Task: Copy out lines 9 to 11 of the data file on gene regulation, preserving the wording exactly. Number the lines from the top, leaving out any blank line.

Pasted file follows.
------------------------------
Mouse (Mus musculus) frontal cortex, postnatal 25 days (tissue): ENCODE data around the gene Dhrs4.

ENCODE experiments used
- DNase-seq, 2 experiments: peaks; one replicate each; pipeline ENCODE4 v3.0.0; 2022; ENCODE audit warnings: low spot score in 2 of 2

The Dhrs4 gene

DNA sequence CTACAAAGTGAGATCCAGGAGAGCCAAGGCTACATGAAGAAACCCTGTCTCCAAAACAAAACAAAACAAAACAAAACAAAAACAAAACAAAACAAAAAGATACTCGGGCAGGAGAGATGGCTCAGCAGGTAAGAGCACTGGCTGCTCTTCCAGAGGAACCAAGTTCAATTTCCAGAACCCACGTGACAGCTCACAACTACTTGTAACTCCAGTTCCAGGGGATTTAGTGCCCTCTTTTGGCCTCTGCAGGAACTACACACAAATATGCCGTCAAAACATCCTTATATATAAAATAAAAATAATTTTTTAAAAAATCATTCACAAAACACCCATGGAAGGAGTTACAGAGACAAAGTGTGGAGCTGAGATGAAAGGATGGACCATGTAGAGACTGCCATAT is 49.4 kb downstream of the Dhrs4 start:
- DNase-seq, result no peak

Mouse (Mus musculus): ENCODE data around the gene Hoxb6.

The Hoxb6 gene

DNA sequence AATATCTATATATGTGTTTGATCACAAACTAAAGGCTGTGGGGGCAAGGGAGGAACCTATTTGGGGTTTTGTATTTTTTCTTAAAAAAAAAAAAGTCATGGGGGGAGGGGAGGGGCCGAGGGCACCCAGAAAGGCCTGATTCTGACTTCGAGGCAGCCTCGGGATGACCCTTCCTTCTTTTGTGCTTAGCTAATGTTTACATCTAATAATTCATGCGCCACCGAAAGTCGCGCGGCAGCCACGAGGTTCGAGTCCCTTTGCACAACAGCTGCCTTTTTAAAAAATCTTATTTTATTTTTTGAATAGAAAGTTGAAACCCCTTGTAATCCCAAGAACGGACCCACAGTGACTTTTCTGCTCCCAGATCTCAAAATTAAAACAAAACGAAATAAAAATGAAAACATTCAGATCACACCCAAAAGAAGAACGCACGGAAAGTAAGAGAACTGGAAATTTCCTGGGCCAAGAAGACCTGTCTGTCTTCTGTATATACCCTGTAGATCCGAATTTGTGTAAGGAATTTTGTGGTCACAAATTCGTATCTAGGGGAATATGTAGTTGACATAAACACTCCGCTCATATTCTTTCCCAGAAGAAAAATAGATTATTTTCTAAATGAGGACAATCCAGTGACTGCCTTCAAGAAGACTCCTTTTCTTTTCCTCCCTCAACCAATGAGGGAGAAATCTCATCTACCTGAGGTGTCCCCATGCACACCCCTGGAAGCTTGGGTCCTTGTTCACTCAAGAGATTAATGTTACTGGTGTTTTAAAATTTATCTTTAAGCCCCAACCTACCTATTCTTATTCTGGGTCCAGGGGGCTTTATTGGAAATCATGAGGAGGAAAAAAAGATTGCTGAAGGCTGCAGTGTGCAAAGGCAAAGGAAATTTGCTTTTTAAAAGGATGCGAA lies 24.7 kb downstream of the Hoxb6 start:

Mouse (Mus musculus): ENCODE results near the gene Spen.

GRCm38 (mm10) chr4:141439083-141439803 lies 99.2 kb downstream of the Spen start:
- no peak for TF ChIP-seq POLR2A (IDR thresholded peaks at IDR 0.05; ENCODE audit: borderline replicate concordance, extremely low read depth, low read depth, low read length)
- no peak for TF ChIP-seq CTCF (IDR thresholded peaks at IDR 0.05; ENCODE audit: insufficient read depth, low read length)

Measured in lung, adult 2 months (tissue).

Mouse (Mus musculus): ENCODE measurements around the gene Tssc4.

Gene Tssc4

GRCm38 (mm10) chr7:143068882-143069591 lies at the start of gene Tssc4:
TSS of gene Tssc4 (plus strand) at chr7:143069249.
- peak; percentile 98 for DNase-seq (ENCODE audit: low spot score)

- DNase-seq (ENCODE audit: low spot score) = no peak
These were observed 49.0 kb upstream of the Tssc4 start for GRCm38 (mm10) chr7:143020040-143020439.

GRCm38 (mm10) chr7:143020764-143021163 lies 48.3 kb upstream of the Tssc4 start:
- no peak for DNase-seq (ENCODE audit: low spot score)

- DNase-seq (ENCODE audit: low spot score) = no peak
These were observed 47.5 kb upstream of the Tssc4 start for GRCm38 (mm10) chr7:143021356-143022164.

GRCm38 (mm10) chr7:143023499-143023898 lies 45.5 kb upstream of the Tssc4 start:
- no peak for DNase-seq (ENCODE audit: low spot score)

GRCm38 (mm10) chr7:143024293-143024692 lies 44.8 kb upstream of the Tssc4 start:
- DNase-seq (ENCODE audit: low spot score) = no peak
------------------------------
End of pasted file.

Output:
DNA sequence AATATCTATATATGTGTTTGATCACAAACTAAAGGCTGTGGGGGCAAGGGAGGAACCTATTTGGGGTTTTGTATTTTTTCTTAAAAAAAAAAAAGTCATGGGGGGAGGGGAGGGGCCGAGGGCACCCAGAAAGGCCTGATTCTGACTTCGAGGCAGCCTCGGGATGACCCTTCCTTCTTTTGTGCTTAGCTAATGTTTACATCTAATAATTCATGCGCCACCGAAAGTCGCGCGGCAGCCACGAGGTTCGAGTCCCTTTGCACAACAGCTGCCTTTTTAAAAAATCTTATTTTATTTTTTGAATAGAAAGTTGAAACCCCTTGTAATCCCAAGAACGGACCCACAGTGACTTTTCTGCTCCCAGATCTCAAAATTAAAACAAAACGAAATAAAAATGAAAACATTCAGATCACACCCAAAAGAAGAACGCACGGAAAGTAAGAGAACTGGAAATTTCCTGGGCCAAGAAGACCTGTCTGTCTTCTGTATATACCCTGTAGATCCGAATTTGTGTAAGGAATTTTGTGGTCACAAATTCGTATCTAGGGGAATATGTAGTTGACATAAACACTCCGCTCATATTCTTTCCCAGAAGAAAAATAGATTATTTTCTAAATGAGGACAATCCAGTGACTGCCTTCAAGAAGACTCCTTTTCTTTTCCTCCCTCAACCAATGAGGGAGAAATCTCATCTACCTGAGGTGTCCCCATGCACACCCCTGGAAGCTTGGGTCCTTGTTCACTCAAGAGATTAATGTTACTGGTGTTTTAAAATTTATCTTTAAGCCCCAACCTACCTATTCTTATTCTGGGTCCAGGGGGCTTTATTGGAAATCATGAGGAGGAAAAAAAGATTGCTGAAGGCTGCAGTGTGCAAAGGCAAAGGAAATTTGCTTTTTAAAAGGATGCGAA lies 24.7 kb downstream of the Hoxb6 start:

Mouse (Mus musculus): ENCODE results near the gene Spen.

GRCm38 (mm10) chr4:141439083-141439803 lies 99.2 kb downstream of the Spen start: